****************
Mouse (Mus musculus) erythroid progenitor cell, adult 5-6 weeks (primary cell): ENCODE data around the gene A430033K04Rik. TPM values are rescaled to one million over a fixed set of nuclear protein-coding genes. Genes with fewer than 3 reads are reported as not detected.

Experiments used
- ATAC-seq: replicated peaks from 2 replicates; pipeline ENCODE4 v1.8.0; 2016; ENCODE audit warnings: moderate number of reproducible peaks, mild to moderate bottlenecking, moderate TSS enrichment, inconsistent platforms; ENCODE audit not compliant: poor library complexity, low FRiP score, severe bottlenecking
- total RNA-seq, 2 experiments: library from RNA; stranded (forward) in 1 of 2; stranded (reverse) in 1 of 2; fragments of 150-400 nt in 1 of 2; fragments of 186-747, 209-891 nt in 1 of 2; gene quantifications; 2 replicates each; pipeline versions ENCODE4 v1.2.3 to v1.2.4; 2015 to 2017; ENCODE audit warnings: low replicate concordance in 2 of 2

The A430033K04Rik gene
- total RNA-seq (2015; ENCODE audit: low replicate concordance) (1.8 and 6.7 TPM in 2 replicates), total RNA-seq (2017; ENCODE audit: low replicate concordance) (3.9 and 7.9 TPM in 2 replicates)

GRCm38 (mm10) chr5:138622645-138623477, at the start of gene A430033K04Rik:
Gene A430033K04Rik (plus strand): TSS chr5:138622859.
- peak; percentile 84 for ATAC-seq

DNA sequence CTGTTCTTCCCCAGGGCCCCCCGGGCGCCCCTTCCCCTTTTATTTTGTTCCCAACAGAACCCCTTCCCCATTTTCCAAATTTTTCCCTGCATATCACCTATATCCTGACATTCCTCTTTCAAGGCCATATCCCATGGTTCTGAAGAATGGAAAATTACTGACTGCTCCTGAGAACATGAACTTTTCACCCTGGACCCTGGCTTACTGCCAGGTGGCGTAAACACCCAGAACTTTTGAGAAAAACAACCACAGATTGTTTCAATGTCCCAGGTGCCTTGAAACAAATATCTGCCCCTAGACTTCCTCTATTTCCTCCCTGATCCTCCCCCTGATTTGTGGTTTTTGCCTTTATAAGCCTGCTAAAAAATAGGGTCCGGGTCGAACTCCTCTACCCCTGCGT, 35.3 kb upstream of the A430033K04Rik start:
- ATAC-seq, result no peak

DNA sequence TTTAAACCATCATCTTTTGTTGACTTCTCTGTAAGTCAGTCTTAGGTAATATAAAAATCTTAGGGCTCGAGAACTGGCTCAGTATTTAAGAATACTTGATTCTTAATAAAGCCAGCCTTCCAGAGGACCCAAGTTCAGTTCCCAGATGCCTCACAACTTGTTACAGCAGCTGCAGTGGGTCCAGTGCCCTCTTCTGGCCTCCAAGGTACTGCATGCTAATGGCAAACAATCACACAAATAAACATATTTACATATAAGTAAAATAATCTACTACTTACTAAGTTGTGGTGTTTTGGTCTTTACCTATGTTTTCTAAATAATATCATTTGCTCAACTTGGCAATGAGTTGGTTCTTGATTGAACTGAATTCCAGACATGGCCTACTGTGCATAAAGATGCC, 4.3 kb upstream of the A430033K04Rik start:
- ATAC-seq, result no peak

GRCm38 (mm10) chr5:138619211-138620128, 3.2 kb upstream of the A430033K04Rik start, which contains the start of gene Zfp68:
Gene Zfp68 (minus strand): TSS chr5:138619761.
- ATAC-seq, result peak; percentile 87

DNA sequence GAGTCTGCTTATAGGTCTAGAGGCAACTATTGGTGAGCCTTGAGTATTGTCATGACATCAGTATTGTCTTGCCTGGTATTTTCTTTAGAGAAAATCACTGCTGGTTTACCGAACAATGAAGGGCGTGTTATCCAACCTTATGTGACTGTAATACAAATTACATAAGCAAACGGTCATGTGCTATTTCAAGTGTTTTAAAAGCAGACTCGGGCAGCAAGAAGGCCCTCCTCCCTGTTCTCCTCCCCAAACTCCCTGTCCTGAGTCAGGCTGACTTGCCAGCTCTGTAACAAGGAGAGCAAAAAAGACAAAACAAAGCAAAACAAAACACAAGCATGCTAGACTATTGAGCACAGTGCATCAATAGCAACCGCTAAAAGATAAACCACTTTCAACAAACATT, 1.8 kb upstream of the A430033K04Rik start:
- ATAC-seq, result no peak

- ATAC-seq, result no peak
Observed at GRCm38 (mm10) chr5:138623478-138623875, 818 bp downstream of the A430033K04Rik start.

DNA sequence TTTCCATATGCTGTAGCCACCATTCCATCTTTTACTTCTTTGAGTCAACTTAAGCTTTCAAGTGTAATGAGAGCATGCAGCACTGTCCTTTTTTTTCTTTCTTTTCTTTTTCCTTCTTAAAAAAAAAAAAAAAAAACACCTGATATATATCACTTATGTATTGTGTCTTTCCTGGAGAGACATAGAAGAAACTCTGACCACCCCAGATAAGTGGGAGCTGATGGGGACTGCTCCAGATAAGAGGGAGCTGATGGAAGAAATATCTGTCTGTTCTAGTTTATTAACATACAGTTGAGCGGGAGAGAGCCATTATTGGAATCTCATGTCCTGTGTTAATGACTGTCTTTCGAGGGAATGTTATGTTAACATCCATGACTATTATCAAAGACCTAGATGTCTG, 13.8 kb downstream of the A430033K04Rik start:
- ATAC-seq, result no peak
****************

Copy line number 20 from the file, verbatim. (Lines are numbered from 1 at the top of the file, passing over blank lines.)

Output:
Observed at GRCm38 (mm10) chr5:138623478-138623875, 818 bp downstream of the A430033K04Rik start.